WBP Vulnerability Mapping. SDMs of WBP will be used as the landscape surfaces in CDPOP giving estimates of individual locations and habitats. Current and future climatic suitability surfaces will be used as the environmental fitness surfaces in CDPOP controlling natural selection at the fine-scale spatial resolution of interest. Knowledge about particular traits under selection will be linked to their respective environmental locations through increased rate of survival (i.e., increased selection coefficients with respect to the background of non-fit individuals). CDPOP will be used to prioritize areas of greatest concern for WBP on the landscapes with regard to future changing surfaces, by assessing whether or not current traits can locally spread (adapt) fast enough with the changing environment. Specifically, suitability mapping with simulations will identify landscape locations that are spatially isolated and at risk of the quickest extinction. In addition, simulations with transplanted individuals with resistant traits will be conducted to assess outplanting strategies and assisted migration. CDPOP will be used to simulate the change in gene flow and rate of spread for resistant traits across the changing future surfaces, producing knowledge about subpopulation connectivity and structure. The simulations will address how shrinking habitat, individual and genetic isolation, and local adaptation will influence WBP persistence/extinction. By using the genetic information at the individual and fine-scale level, vulnerability maps (both demographics and genetics) will be produced following methods developed by Landguth (in prep.; i.e., population and genetic information concerning diversity within and among subpopulations, as well as temporally).
WBP Interactive Mapping. Our analysis will be made available to the public through the Computational Ecology Laboratory website http://cel.dbs.umt.edu. In addition to the content available on the website, a series of interactive online mapping applications will be available to users (see http://cel.dbs.umt.edu/webapp for a prototype). Our web mapping applications will be intuitive, easy to use, and will be explained by an accompanying series of video tutorials on how to use these maps. The maps will also provide quick visualization capabilities for non-scientific audiences to whom conservation needs are of great importance. In addition to visualization, our interactive maps will also function as a decision support system. This decision support system will provide online geospatial tools to help end-users prioritize areas of conservation concern. These tools will also provide end-users with the ability to download output files from geospatial databases for a user-defined extent viewable in commercial or open-source GIS software packages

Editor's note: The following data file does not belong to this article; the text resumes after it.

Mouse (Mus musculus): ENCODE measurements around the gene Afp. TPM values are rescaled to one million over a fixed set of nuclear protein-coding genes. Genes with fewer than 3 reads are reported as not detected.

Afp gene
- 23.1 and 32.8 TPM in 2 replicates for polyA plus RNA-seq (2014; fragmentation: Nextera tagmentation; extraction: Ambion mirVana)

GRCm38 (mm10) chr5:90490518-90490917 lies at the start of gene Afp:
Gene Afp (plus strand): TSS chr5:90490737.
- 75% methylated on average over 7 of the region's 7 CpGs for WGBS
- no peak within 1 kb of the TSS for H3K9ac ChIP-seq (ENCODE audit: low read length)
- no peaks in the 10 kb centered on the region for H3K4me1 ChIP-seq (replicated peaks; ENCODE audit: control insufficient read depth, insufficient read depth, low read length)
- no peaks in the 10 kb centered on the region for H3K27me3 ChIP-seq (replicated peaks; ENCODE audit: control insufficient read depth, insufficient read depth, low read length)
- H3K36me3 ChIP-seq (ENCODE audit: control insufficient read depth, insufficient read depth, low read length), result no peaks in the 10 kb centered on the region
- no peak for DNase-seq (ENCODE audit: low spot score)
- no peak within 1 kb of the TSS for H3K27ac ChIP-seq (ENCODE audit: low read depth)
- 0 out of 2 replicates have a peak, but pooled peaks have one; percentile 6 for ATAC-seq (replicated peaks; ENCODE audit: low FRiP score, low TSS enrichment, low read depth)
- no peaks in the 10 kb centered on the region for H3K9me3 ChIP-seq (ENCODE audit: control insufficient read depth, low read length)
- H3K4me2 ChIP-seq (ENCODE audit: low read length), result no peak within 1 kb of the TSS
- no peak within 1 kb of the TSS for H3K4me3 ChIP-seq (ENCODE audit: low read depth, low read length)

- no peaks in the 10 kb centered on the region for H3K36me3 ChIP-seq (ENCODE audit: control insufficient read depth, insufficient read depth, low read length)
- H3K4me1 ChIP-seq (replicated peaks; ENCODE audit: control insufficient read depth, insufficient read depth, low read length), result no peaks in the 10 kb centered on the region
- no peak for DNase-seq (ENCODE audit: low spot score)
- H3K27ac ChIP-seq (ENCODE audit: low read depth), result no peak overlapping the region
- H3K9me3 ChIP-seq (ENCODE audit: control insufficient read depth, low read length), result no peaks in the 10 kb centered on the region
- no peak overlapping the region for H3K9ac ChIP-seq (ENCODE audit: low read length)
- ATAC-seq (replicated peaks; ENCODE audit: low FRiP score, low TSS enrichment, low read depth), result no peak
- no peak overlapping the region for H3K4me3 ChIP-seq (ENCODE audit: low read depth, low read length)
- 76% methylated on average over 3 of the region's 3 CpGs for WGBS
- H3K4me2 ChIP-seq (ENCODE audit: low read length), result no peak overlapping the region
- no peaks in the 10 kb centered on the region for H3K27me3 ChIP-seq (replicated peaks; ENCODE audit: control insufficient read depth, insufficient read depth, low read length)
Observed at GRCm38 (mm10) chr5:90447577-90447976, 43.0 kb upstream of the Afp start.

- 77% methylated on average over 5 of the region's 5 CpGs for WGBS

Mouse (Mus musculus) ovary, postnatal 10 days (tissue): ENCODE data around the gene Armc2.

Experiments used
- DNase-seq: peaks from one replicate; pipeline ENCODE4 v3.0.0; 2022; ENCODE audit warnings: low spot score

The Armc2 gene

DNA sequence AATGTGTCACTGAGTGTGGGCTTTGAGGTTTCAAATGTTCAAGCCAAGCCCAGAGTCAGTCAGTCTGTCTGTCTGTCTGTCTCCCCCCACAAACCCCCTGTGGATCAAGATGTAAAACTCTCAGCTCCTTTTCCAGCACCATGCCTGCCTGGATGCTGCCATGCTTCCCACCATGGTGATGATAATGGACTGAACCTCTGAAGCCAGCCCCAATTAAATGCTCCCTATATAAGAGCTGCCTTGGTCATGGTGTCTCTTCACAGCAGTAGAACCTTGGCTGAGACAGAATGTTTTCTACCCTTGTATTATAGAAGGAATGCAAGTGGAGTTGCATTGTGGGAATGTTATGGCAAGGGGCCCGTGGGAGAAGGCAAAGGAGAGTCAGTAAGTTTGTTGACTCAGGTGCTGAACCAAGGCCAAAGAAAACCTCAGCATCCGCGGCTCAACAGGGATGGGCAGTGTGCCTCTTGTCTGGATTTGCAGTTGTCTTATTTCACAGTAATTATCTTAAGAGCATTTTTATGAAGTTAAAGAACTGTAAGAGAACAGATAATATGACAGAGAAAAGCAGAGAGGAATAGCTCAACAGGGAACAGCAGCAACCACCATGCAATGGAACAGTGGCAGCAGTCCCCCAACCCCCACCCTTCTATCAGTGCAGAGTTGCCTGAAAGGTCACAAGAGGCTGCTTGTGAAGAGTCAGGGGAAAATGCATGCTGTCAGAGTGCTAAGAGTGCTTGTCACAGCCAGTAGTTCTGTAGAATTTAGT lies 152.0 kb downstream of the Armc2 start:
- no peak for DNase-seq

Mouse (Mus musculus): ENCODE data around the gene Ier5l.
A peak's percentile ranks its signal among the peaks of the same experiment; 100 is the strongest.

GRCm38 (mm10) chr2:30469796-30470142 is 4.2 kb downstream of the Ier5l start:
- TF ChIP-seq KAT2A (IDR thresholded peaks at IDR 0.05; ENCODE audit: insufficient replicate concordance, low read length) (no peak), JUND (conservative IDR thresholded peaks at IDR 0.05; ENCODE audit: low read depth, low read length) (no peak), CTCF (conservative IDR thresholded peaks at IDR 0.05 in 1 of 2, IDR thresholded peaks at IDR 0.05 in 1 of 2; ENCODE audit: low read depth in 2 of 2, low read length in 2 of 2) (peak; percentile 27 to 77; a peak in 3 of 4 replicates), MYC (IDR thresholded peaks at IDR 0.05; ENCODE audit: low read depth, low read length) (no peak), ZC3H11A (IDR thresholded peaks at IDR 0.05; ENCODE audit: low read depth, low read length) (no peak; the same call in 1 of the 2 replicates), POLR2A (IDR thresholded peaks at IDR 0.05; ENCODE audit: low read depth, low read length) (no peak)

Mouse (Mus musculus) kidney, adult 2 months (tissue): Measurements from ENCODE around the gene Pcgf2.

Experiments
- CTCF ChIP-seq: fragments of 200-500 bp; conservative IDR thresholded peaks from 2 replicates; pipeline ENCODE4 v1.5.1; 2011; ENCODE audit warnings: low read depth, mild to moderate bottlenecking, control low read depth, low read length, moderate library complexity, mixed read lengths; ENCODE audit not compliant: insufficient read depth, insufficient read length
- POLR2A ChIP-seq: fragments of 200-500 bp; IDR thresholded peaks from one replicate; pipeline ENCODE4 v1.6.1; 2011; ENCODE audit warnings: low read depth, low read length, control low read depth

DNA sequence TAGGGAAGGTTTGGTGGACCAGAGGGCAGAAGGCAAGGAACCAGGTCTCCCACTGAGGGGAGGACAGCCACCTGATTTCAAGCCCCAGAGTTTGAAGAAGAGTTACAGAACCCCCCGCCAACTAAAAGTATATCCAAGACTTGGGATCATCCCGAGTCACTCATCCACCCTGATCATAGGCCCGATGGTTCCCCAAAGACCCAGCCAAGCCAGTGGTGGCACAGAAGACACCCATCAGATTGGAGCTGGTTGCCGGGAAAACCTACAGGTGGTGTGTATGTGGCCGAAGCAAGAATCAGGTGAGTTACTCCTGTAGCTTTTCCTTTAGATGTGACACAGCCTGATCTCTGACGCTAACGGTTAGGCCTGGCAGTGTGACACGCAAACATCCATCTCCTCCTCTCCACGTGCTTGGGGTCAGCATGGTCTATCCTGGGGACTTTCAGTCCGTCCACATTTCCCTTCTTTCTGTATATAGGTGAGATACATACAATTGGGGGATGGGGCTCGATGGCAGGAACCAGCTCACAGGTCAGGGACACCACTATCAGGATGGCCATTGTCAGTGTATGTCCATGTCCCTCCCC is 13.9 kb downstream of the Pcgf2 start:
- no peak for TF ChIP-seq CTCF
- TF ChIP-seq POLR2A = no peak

Planting? If so, source of seedlings? Resistance? No
Inland NW maps of current and one future climatic suitability for WBP
Our initial results include a habitat suitability map of current Whitebark Pine distribution and regeneration across Idaho and Montana (Fig. 1) generated by co-PI Holden.
Figure 1: Whitebark pine habitat suitability maps with adult probability (left panel) and regeneration probability (right panel).
Pilot simulations: simulating genetic connective in current conditions for WBP and local adaption
We have held an initial project meeting with staff from USFS Region 1 and Cooperator Mahalovich to identify data needed to parameterize the simulation models. Mahalovich (USDA Forest Service Proceedings RMRS-P-63. 2011) identified provisional seed zones of which five are within our study area (Fig. 2). Although Mahalovich (2011) found very low (FST < 0.026) and little genetic differentiation between zones, these areas and data can provide initial starting locations for individuals and genetic parameters for the simulation model. For exploratory pilot simulations and sensitivity analysis, we have initialized starting simulation (x,y) with 1,000, 5,000, and 10,000 in areas of adult habitat suitability probability of greater than 0.5 (Fig. 2).
Figure 2: Whitebark pine zones of genetic variation identified by Mahalovich (2011) (left panel) and example 1,000 initial starting (x,y) locations for pilot simulations.